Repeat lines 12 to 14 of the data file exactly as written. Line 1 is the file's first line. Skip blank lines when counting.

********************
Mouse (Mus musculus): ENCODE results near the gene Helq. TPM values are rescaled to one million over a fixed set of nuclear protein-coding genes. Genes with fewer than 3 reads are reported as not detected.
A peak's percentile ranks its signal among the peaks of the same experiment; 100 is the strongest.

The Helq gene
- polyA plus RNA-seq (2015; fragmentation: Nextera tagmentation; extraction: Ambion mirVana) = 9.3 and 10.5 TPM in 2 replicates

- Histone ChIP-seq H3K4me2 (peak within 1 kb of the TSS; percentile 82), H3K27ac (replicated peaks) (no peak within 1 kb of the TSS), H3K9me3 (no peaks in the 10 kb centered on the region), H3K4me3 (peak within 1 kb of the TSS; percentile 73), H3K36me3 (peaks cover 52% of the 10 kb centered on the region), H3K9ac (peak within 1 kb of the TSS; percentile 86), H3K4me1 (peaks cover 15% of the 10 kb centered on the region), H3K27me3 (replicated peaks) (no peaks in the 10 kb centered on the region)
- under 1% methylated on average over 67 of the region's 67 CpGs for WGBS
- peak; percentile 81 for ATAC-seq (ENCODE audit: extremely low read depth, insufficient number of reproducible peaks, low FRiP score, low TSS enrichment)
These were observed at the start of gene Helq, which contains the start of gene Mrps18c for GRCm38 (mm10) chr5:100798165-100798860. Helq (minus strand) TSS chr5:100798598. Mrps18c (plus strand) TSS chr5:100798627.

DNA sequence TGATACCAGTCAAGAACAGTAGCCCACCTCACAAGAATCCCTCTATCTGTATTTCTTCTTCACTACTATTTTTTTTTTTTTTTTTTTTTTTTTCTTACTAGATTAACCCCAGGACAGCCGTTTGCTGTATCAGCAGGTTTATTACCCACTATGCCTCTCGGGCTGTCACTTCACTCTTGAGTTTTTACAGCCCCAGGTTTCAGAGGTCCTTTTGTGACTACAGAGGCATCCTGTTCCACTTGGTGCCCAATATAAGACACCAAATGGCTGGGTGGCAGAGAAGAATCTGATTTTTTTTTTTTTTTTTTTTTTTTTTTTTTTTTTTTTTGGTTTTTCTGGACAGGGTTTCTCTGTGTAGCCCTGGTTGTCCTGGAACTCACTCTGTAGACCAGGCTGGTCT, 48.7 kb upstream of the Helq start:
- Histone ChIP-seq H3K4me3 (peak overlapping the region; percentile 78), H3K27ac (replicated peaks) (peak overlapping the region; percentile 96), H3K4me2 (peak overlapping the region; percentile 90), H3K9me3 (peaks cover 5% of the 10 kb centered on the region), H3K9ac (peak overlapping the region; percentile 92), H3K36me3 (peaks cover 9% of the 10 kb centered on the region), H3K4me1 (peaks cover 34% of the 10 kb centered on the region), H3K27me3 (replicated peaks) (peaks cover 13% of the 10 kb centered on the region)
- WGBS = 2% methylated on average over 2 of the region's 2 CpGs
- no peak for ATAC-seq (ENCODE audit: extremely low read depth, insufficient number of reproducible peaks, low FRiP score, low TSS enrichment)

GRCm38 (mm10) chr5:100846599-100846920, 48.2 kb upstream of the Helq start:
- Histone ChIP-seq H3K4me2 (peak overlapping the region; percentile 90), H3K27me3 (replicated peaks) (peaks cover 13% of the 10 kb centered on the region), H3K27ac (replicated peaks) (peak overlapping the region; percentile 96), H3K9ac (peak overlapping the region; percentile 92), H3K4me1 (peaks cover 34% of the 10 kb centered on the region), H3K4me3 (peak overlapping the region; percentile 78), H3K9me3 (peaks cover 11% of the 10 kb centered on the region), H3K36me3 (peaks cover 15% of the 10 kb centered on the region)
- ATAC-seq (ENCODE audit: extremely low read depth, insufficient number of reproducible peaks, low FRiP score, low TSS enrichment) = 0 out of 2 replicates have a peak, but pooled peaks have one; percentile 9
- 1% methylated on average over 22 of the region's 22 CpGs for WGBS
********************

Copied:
- no peak for ATAC-seq (ENCODE audit: extremely low read depth, insufficient number of reproducible peaks, low FRiP score, low TSS enrichment)

GRCm38 (mm10) chr5:100846599-100846920, 48.2 kb upstream of the Helq start:
- Histone ChIP-seq H3K4me2 (peak overlapping the region; percentile 90), H3K27me3 (replicated peaks) (peaks cover 13% of the 10 kb centered on the region), H3K27ac (replicated peaks) (peak overlapping the region; percentile 96), H3K9ac (peak overlapping the region; percentile 92), H3K4me1 (peaks cover 34% of the 10 kb centered on the region), H3K4me3 (peak overlapping the region; percentile 78), H3K9me3 (peaks cover 11% of the 10 kb centered on the region), H3K36me3 (peaks cover 15% of the 10 kb centered on the region)